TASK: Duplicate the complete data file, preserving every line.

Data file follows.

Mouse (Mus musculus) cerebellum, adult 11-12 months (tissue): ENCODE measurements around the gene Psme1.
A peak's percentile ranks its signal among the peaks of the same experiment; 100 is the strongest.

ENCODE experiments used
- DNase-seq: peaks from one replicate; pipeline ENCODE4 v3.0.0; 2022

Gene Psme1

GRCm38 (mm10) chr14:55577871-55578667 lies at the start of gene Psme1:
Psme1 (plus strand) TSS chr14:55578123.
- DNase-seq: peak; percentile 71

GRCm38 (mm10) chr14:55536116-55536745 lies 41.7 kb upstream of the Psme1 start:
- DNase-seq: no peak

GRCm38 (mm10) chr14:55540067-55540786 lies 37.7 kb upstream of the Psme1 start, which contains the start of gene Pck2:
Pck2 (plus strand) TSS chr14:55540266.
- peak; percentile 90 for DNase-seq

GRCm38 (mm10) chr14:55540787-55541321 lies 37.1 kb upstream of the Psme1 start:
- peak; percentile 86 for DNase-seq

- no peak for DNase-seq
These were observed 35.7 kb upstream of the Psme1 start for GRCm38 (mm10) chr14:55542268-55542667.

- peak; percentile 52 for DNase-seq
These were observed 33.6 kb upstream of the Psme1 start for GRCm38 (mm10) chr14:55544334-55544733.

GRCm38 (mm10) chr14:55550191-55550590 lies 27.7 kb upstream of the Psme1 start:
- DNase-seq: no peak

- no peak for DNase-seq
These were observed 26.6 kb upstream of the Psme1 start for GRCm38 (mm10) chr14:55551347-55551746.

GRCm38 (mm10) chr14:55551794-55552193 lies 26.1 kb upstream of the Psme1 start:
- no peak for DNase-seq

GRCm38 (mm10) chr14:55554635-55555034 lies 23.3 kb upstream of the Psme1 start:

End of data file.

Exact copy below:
Mouse (Mus musculus) cerebellum, adult 11-12 months (tissue): ENCODE measurements around the gene Psme1.
A peak's percentile ranks its signal among the peaks of the same experiment; 100 is the strongest.

ENCODE experiments used
- DNase-seq: peaks from one replicate; pipeline ENCODE4 v3.0.0; 2022

Gene Psme1

GRCm38 (mm10) chr14:55577871-55578667 lies at the start of gene Psme1:
Psme1 (plus strand) TSS chr14:55578123.
- DNase-seq: peak; percentile 71

GRCm38 (mm10) chr14:55536116-55536745 lies 41.7 kb upstream of the Psme1 start:
- DNase-seq: no peak

GRCm38 (mm10) chr14:55540067-55540786 lies 37.7 kb upstream of the Psme1 start, which contains the start of gene Pck2:
Pck2 (plus strand) TSS chr14:55540266.
- peak; percentile 90 for DNase-seq

GRCm38 (mm10) chr14:55540787-55541321 lies 37.1 kb upstream of the Psme1 start:
- peak; percentile 86 for DNase-seq

- no peak for DNase-seq
These were observed 35.7 kb upstream of the Psme1 start for GRCm38 (mm10) chr14:55542268-55542667.

- peak; percentile 52 for DNase-seq
These were observed 33.6 kb upstream of the Psme1 start for GRCm38 (mm10) chr14:55544334-55544733.

GRCm38 (mm10) chr14:55550191-55550590 lies 27.7 kb upstream of the Psme1 start:
- DNase-seq: no peak

- no peak for DNase-seq
These were observed 26.6 kb upstream of the Psme1 start for GRCm38 (mm10) chr14:55551347-55551746.

GRCm38 (mm10) chr14:55551794-55552193 lies 26.1 kb upstream of the Psme1 start:
- no peak for DNase-seq

GRCm38 (mm10) chr14:55554635-55555034 lies 23.3 kb upstream of the Psme1 start: